Houses tend to be freehold, but flats and apartments will likely be leasehold. However, some freehold flats do exist, just as some leasehold houses do, and both can be more difficult to find a mortgage for.

It's extremely important that you check what the situation is before you sign on the dotted line, as it could be the difference between being accepted for a mortgage or not.

You may find that the flat you want to buy holds the entire freehold for a small block or converted house. It should be possible to get a mortgage for such a property, so long as the other flats each have a leasehold agreement with you as their freeholder.

Flats with share of freehold

It may be possible for you and the other leaseholders who own the rest of the flats in the apartment building to come together and purchase the freehold from the current freeholder.

While conversion flats and small, purpose-built blocks are relatively straightforward to mortgage, lenders will be more wary of certain types of flats and apartments

Essentially this would mean that you own a share of the freehold along with the other flat owners.

Remember that if you have a share of freehold flat, repairs on structural problems within the apartment building will have to be co-ordinated and funded by residents as there's not one collective freeholder.

This will also mean that you're responsible for the building's insurance and any upkeep of communal areas.

Typically there'll be a contract which effectively contains the same agreements as the previous leasehold one, so this shouldn't be too much of a problem.

Mortgages and different types of flats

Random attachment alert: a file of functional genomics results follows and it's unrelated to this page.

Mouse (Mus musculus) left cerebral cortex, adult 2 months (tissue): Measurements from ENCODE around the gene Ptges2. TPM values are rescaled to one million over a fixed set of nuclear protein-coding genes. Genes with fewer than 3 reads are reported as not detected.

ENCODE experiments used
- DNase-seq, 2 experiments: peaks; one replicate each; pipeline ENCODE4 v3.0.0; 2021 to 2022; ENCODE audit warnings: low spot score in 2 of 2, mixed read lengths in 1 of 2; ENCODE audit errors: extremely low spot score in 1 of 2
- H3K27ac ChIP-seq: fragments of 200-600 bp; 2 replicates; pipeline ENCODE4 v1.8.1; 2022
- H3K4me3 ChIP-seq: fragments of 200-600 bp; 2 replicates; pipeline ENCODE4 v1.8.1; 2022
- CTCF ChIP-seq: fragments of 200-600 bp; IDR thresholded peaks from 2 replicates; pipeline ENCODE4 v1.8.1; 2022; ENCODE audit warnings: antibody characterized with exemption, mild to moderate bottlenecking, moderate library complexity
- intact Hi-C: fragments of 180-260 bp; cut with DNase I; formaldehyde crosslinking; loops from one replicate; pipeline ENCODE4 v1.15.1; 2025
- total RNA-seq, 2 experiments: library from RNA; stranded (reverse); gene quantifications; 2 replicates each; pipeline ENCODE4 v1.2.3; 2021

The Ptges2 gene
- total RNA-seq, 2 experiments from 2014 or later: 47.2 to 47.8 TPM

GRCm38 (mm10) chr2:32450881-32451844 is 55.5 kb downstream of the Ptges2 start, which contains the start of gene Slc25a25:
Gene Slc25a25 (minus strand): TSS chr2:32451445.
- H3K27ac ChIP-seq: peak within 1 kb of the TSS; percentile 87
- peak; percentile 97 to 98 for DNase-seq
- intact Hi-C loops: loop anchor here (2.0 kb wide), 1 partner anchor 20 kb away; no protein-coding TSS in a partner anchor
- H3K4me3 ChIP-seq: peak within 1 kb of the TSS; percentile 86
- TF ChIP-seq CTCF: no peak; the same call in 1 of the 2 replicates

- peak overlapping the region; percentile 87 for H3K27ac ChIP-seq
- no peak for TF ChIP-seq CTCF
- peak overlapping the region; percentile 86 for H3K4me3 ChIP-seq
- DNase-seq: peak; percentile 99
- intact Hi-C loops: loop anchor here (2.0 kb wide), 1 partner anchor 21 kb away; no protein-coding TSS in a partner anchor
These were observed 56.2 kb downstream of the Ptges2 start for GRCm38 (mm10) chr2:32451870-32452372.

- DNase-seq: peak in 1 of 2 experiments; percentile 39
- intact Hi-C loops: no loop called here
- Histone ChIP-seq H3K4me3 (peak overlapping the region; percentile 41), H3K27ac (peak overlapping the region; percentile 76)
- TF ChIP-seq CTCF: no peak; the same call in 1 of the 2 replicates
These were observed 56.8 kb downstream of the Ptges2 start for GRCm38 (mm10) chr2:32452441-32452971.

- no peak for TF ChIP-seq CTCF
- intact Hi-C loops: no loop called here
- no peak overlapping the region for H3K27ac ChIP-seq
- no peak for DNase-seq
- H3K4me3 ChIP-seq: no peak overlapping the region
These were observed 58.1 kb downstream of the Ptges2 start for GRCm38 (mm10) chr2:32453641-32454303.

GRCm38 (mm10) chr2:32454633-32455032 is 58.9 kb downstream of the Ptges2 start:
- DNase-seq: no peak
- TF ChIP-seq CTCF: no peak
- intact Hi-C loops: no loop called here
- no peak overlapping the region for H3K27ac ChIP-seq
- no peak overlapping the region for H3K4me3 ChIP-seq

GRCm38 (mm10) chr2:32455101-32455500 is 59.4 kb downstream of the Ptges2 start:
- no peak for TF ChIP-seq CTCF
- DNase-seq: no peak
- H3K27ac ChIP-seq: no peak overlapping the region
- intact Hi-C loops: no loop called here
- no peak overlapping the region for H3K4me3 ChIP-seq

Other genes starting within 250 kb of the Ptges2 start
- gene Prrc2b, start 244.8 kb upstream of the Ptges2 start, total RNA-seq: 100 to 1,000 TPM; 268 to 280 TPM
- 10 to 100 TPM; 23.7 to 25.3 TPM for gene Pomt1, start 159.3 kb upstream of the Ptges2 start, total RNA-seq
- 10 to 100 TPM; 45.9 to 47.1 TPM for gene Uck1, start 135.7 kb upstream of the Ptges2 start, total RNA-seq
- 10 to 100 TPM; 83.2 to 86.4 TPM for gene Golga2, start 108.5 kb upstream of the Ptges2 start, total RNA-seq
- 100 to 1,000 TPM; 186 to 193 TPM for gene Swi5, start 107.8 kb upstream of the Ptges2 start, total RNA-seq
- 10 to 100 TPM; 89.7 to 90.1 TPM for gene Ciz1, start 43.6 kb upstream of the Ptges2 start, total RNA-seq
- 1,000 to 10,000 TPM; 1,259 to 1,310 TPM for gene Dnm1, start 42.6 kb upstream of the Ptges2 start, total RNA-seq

The type of flat could have an effect on your mortgage application. While conversion flats and small, purpose-built blocks are relatively straightforward to mortgage, lenders will be more wary of certain types of flats and apartments.

Mortgages on high-rise flats

Whether your property is suitable for a mortgage could depend on the number of storeys it has. Some lenders won't lend on flats that are situated in a building with more than a certain number of storeys - typically five storeys - even if the one you want to buy is located on the lower floors.

Mortgages for flats above shops

If the flat you're looking at is above a commercial property, you may find it more difficult to get a mortgage. The lender will need to take a look at the business below the flat you wish to purchase as this'll influence whether you're offered a mortgage or not, and sometimes the maximum loan-to-value available. Key features a lender could check for include:

  • Noisy commercial activities located nearby, especially if it takes place during unsociable hours, for example if the flat is above a nightclub or bar
  • Pungent smells emanating from a nearby business, for example a restaurant, cafe or takeaway on the floor below
  • Unsatisfactory access to the flat, for example if you have to go through the business downstairs to get into your property


This could even be true if your flat is close to a commercial establishment and not directly above it. So keep an eye (and nose) out for any restaurants or pubs nearby.

Mortgages for coach house flats

A coach house flat is an apartment built on top of a garage or garages, some of which may belong to nearby properties.

Coach house flats are often freehold properties and the only flat in a block. Normally, flats with individual freeholds within a shared block are difficult or impossible to mortgage, but coach houses are an exception as they hold the only freehold in a block.

Mortgages for maisonettes and flats with individual freeholds

A maisonette is a self-contained flat within a larger building. It's usually spread out over two floors and often has its own separate entrance from the rest of the property.

Maisonettes sometimes have their own individual freehold, even if they're in a block with other maisonettes. Unfortunately, it's not usually possible to get a mortgage if you're buying a maisonette of this sort.

Occasionally, flats will have their own individual freehold, despite being located in a block. This is known as a 'flying freehold' and, again, these are likely to be an unmortgageable prospect.

Conveyancing for flats

Be aware that, when you're buying a flat, you'll probably need to budget a little more for conveyancing than you would with a house.

That's because the conveyancer has extra work to do examining freehold and leasehold agreements, which is likely to involve extra charges.

By Abbie Laughton-Coles